Prof. Dunham-Jones discusses dying malls and the resulting opportunity for diverse development

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Only about one third of American malls are doing well, and the dead and dying ones are leaving behind huge concrete carcasses, says Steve Inskeep of NPR. Development efforts vary, but these failed malls are becoming new office spaces, medical centers, churches, schools and universities, civic functions, and walk-able, mixed-use developments. “One example is Belmar - it's in Lakewood, Colorado, just outside of Denver - and it used to be the Villa Italia Mall, a very large, regional mall on a 100 acre just single superblock site. Today it's 22 blocks of walk-able, urban streets that connect up with the neighboring streets,” says professor Dunham-Jones. “It's often referred to as new urbanism. Is the sort of the movement that has been driving a lot of this because it makes so much sense from an economic point of view, certainly from a sort of sustainability and environment point of view, from a social sort of building more opportunities for people to get together.”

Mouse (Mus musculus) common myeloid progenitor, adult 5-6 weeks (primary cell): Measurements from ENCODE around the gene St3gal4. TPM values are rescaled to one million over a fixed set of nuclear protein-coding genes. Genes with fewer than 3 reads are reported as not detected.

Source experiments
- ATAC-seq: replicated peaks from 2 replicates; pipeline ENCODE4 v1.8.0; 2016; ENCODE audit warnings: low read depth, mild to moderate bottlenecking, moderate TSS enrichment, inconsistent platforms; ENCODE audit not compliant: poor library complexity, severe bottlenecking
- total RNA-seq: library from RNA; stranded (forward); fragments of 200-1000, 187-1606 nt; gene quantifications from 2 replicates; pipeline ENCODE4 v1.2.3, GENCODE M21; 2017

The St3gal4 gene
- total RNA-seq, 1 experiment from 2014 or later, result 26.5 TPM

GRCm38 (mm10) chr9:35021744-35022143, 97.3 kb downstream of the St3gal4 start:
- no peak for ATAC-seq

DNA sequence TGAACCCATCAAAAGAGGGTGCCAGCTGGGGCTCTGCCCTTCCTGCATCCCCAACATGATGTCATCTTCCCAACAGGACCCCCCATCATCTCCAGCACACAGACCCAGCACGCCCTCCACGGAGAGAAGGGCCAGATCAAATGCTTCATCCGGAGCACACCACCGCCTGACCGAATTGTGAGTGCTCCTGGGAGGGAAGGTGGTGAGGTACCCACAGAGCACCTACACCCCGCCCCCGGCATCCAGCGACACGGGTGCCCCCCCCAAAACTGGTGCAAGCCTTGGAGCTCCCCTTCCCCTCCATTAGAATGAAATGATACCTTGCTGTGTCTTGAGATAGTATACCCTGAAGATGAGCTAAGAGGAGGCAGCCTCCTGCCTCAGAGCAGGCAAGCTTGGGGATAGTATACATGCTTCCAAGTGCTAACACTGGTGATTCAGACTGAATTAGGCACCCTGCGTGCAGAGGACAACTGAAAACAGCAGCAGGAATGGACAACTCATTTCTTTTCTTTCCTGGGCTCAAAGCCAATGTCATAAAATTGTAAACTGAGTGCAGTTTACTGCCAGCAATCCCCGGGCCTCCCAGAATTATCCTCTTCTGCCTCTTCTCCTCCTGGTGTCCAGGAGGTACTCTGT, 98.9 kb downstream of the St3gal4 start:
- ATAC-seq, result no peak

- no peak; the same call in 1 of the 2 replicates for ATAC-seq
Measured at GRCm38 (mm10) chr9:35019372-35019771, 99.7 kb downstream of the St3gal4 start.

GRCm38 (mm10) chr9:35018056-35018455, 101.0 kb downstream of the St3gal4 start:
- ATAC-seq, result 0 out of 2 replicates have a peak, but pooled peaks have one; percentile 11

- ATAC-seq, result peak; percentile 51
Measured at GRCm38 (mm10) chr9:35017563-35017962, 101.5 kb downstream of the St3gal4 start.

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School of City & Regional Planning

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development, gen-y, malls, Mixed-use, new urbanism, NPR, suburb, urban design
  • Created By: Jessie Brandon
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  • Created On: Sep 12, 2014 - 6:23am
  • Last Updated: Oct 7, 2016 - 10:27pm